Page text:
I agree that filibusters of judicial nominees should be used sparingly. Unfortunately, our friends on the other side of the aisle have filibustered judicial nominees whenever it suited their purposes to do so, whether it was to defeat nominees such as Miguel Estrada or to leverage other nominees as with the Stewart nomination. Given their persistent enthusiasm for the judicial filibuster, I do not view our Democratic friends as the arbiters of filibuster propriety.
In this case, I believe the McConnell nomination is an extraordinary one. He should not be confirmed to a lifetime position on the bench. I will oppose cloture, and I urge my colleagues to do the same.
I yield the floor.
Mr. MCCAIN. Mr. President, during my 24 years in the U.S. Senate I have not once voted against cloture for a nominee to the district court, and I will not do so today. As a member of the ``Gang of 14'' in 2005, I agreed that ``Nominees should be filibustered only under extraordinary circumstances.'' The nomination of Mr. McConnell does not rise to a level of ``extraordinary circumstances.''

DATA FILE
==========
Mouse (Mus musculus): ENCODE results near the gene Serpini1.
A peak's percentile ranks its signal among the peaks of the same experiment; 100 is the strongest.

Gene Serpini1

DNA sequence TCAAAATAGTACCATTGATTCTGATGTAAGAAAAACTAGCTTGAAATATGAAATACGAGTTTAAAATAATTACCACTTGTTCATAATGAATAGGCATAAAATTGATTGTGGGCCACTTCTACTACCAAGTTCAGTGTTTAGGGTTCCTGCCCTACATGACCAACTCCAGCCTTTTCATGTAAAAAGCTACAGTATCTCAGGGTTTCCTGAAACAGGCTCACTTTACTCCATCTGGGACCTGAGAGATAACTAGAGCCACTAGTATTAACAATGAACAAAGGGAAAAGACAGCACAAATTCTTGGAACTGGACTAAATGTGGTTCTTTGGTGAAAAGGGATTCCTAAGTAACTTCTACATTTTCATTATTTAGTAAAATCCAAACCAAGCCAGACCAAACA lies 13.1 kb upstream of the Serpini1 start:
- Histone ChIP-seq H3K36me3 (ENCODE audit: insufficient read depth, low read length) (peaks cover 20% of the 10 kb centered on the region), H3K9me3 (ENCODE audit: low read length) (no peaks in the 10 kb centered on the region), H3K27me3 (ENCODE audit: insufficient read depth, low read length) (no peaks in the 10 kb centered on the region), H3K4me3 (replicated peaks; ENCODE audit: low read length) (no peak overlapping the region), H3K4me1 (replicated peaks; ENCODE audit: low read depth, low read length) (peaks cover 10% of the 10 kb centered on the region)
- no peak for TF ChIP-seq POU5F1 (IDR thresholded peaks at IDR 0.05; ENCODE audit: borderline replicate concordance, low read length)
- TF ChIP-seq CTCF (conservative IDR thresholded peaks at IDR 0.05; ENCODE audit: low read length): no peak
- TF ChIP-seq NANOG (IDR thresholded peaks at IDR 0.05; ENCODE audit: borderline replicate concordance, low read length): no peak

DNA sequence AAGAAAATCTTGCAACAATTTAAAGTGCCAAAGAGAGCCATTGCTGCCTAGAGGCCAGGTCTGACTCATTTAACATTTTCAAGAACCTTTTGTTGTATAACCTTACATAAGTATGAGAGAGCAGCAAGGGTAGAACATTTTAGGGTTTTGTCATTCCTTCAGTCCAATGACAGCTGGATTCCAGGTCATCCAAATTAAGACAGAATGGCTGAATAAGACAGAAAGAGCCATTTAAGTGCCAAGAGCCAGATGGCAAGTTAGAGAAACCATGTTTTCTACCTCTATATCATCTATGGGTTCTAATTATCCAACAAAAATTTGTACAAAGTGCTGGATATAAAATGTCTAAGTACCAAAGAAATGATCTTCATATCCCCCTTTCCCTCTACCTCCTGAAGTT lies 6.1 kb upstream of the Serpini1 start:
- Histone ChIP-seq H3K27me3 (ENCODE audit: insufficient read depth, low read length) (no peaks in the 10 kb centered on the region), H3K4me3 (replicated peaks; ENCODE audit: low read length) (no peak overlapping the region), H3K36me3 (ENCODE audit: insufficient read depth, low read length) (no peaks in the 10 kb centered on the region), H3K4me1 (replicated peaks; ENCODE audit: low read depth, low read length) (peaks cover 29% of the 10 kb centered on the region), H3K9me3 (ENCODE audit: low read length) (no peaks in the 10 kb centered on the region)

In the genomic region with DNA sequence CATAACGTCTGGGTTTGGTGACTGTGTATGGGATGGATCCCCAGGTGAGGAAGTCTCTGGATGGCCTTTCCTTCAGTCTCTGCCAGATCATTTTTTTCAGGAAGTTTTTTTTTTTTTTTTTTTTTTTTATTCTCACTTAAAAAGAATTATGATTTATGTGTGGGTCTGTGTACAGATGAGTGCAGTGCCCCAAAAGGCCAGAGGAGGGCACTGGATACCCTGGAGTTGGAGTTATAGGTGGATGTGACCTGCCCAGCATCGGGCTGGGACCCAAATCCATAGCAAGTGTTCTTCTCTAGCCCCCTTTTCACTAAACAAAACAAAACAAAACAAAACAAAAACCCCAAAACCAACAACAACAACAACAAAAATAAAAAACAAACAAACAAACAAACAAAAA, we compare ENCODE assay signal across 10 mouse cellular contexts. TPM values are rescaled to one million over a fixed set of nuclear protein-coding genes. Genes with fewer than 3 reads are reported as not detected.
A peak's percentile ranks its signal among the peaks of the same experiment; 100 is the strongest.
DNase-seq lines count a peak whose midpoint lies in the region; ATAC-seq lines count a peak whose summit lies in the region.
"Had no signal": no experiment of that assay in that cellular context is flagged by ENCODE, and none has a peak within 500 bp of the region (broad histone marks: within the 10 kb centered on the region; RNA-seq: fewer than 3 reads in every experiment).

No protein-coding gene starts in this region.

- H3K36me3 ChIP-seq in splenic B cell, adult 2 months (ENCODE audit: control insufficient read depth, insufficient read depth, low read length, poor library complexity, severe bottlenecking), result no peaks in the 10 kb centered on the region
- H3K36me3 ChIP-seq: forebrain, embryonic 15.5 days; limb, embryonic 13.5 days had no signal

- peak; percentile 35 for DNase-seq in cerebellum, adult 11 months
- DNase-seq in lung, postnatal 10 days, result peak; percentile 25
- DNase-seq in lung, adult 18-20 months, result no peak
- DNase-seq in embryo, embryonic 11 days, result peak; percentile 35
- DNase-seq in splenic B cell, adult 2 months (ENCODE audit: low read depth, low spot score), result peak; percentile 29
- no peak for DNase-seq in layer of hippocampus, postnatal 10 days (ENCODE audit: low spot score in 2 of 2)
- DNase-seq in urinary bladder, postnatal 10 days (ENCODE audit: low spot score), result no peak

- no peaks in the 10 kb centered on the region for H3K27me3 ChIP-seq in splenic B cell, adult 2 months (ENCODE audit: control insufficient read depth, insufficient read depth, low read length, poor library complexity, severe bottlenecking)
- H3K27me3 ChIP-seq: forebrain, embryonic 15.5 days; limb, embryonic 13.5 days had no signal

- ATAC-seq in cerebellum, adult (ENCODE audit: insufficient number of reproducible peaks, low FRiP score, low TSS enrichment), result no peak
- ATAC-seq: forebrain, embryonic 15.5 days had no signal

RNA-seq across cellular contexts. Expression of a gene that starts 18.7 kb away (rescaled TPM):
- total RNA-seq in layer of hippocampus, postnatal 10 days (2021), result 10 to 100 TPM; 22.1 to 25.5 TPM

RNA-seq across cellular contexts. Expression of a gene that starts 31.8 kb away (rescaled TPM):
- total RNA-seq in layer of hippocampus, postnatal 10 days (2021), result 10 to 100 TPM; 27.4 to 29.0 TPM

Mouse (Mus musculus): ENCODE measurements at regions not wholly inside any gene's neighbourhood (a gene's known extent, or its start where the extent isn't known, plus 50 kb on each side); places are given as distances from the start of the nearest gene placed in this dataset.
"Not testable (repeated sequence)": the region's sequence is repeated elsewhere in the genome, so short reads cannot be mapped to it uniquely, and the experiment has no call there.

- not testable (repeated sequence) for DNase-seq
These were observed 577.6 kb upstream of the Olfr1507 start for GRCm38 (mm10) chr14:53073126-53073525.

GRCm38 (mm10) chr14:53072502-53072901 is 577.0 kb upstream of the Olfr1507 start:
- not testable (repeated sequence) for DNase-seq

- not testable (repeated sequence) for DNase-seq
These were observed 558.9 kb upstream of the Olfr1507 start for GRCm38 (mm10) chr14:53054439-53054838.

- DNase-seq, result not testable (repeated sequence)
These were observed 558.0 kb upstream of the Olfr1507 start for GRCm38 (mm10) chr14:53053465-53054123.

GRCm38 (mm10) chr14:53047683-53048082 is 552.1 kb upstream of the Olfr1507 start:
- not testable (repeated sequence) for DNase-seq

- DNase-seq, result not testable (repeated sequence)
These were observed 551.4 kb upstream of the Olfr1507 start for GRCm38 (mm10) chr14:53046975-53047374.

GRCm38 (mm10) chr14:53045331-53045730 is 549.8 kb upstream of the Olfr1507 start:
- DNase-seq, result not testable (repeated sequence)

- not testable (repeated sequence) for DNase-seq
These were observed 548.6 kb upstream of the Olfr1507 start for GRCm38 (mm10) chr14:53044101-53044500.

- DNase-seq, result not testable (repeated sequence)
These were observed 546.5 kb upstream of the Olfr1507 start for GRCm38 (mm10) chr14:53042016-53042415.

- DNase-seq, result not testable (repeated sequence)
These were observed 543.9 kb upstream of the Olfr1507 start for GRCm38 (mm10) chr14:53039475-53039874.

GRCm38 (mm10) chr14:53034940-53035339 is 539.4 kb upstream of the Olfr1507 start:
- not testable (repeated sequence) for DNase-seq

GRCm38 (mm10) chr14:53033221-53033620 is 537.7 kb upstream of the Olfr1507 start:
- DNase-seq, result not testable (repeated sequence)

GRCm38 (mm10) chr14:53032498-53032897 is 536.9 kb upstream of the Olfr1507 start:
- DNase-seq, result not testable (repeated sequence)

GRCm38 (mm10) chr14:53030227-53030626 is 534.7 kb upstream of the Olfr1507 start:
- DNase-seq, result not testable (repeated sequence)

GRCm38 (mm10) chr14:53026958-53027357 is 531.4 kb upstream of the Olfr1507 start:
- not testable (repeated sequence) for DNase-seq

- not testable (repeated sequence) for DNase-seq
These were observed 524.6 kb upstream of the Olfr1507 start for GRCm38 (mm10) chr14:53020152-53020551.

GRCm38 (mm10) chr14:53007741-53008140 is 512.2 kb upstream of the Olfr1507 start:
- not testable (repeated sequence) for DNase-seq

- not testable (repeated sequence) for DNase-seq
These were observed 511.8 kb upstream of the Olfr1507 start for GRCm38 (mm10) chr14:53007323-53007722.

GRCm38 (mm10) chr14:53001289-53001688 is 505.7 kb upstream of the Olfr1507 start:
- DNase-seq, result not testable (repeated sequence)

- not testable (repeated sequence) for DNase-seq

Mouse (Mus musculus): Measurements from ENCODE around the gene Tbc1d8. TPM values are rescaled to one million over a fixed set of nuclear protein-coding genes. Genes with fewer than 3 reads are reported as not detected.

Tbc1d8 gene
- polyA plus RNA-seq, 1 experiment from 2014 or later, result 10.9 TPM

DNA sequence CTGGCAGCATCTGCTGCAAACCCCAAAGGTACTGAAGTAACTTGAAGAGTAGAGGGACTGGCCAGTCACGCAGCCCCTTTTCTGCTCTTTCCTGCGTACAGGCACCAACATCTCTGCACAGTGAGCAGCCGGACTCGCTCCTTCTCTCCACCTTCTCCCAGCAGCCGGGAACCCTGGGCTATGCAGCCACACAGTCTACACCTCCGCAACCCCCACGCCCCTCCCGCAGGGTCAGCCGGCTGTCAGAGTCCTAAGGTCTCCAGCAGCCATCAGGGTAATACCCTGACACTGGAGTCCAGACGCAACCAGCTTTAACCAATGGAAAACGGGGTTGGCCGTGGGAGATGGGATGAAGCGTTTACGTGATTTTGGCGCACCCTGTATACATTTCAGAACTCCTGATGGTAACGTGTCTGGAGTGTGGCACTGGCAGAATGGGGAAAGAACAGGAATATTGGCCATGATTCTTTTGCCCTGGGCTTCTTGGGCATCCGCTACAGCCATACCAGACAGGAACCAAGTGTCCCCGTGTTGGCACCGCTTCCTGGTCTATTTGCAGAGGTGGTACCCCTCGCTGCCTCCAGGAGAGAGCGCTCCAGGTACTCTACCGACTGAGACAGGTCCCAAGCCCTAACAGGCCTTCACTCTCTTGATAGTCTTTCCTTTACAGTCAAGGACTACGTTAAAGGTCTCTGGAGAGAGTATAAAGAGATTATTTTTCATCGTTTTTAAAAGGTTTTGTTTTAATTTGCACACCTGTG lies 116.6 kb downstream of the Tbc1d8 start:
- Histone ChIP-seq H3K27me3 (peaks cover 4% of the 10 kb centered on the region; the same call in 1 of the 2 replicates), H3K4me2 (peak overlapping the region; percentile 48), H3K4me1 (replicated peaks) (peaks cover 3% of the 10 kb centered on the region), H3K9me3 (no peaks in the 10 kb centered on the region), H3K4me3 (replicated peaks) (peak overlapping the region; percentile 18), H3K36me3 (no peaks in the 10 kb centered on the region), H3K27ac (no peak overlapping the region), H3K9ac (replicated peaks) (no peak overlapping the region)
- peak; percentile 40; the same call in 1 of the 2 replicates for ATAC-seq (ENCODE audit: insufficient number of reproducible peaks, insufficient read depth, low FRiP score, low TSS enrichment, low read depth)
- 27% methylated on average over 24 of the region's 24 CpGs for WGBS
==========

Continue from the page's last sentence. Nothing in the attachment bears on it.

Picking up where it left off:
However, I am deeply troubled by Mr. McConnell's less than candid responses
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Shaping the judiciary through the appointment power is one of the most important and solemn responsibilities a President has and certainly one that has a profound and lasting impact. The President is entitled to nominate those whom he sees fit to serve on the Federal bench, and unless the nominee rises to ``extraordinary circumstances,'' I have provided my constitutional duty of ``consent'' for most nominees.
While I would not have chosen Mr. McConnell as a nominee to the Federal bench if I were in a position to nominate, I respect the President's ability to do so and therefore will vote for the cloture motion on Mr. McConnell's nomination, but will strongly oppose his nomination to the Federal bench.